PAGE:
Saturday, May 27, 2006

Kids and cafes

I usually feel fairly good after visiting my gran: it makes her happy and breaks up the monotony for her. It's not as though I get nothing from it, of course, she is nice and can be very interesting if you get her on the right topic. For example, she put the final stone in the reconstruction of Selby Abbey*, and she also won a flight in a bi-plane at a fete as a child.

But the last couple of times, I've felt we're getting to be too much for her. That the kids are too loud and boisterous, that she finds us exhausting.

We went for lunch at a farm shop/cafe, which was pleasant, but she seemed uncomfortable about the kids' behaviour. I gave T the bowl full of condiment packets that was on the table to occupy him as he wasn't hungry. All he was doing was taking them out and putting them back in again, but she wasn't happy about it. I thought it was better than him struggling to get out of the highchair and setting up a wailing, which seemed to me the most likely alternative.

I should have taken in something to amuse him, I suppose.

S wanted soup and bread, but when it arrived she wouldn't eat any soup and only half the bread. Her hot chocolate was a thing of beauty, with whipped cream and marshmallows, but she needed persuasion to drink any of it. Play with it a bit, yes, no problem - but consume? No, of course not. Then she wanted to order chocolate cake, (which became the carrot I used to get her to tackle some of her bread and the hot chocolate).

But by then gran had clearly had enough and wanted to go, so we promised S chocolate bunnage from the shop instead.

T started wailing in the car on the way as he was sick to death of being in cars & high chairs and wanted to pootle about, so Gran changed her mind about stopping at the shop and persuaded poor S that she would give her money for a chocolate bun instead. 8) But T would've settled down if we'd gone to the shop, he was just fed up of being in restrictive seats.

OK, the kids weren't perfectly behaved in the cafe, but they weren't a nightmare either. They just didn't want to eat much and aren't very good at sitting perfectly still and quiet. It was much to do with being plied with biscuits, juice and crisps by gran before we even went there.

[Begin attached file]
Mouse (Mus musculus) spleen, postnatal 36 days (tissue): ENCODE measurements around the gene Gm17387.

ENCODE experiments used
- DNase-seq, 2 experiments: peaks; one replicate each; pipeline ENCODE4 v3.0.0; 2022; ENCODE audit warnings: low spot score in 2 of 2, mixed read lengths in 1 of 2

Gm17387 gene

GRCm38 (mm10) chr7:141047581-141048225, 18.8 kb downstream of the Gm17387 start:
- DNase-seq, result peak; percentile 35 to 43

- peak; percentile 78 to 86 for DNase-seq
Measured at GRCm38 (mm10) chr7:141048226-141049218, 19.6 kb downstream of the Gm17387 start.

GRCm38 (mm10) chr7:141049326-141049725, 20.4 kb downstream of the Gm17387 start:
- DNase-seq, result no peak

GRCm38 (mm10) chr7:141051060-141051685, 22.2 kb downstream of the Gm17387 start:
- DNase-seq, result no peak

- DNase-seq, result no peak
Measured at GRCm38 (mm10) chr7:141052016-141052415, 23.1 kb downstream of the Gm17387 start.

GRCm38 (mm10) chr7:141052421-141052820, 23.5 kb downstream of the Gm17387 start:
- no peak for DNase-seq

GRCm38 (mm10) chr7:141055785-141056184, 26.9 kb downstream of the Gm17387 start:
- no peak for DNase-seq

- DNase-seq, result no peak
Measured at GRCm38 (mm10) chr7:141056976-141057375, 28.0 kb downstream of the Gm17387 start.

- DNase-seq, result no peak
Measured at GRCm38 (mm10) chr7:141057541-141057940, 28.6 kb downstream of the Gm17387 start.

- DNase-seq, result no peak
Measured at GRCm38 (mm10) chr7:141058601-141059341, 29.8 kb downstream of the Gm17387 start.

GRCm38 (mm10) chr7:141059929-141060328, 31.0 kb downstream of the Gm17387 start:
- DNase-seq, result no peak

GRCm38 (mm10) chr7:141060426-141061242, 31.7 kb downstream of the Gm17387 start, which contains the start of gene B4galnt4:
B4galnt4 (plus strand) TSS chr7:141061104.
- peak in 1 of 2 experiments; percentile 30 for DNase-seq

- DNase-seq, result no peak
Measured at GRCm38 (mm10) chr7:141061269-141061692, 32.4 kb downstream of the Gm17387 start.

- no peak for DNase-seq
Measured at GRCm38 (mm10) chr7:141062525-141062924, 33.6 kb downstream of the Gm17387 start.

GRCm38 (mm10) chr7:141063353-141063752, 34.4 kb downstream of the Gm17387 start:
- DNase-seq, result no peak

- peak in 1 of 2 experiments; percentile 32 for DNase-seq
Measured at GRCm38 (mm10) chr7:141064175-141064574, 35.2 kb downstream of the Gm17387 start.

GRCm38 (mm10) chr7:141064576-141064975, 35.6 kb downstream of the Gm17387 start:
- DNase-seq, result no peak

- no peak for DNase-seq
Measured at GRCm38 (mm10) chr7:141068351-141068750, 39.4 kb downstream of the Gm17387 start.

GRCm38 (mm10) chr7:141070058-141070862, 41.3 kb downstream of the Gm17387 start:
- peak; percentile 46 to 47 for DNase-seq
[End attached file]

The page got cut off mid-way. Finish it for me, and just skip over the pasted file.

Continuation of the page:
All in all, I don't think it went that well, although we won some brownie points back by S whipping up a "thank you for being my granny" note. :D

S finally got her bun en route home.

* Although Selby Abbey was founded in 1067 (I think) just after the Norman conquest, it was badly fire-damaged in 1906 and underwent major restoration work, which was finished in 1935. Gran would have been 20 or so.

Selby Abbey


Abby said...

My Mum and my Dad are both uptight as hell when in cafes with my children. It just adds to the stress I am under, managing the children and managing parent's reactions to the children! I think that the condiment game is an excellent pastime and much favourable to the alternative screaming and whining, maybe if you explained your motives to your gran? Or is she a "children should be seen and not heard" type?

Hippernicus said...

Iknew you'd understand. :) It is incredibly stressful having someone there who you know disapproves slightly (or quite a lot 8)).

I don't mind kids & cafes usually: I'm quite inured to the potential embarrassment and usually use a "get in/get out asap" strategy (where service will allow 8)).

But having a companion who is unaccustomed to the ways of the child makes it difficult.

And unfortunately Gran is a very slow eater.

She loves the kids, but I think she is more of the "seen and not heard" old school.

As a baby, my mum was pushed down to the bottom of the garden in her pram to cry. No picking up babies and coddling them, good grief, no. :D She recommended the same treatment for me as a baby and probably would for my kids, should I give the opportunity. :D